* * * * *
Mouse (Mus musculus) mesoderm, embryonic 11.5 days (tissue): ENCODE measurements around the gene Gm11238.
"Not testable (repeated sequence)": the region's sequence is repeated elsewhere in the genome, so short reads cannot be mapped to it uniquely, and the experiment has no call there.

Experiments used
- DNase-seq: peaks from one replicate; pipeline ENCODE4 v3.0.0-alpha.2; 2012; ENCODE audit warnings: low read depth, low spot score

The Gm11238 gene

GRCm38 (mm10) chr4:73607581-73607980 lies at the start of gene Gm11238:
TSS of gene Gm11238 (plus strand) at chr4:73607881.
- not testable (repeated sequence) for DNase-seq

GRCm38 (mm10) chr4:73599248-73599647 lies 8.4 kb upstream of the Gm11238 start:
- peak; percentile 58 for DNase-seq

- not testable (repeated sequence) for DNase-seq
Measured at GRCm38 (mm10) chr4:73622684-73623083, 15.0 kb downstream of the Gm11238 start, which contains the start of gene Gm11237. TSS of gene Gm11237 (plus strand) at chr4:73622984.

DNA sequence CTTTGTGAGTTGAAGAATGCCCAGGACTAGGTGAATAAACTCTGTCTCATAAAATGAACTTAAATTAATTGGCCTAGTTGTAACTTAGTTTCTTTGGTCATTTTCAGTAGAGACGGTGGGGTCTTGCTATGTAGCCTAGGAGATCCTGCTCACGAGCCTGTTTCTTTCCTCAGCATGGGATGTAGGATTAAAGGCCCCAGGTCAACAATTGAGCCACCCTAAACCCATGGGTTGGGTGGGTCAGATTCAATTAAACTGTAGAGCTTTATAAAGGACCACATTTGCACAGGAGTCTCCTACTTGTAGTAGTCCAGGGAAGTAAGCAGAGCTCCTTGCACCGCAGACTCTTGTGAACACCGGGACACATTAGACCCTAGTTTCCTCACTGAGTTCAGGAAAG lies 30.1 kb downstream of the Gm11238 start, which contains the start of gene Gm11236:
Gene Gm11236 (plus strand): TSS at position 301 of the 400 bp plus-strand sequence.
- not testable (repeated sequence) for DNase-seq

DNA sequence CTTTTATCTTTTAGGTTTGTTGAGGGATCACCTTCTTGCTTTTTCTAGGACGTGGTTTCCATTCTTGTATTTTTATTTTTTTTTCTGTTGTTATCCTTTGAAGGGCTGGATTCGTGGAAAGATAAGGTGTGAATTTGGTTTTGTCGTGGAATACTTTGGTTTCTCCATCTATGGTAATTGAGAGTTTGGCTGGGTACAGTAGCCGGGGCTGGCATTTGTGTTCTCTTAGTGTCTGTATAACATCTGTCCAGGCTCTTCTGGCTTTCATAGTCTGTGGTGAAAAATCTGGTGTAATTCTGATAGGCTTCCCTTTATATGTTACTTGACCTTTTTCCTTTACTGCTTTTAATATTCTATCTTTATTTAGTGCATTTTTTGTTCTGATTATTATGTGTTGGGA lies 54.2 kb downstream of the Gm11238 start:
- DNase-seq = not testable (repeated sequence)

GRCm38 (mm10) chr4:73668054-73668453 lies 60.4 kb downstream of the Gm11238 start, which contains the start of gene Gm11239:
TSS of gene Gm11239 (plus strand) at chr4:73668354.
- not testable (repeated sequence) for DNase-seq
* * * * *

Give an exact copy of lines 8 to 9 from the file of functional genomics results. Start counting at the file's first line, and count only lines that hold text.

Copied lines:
- not testable (repeated sequence) for DNase-seq

GRCm38 (mm10) chr4:73599248-73599647 lies 8.4 kb upstream of the Gm11238 start: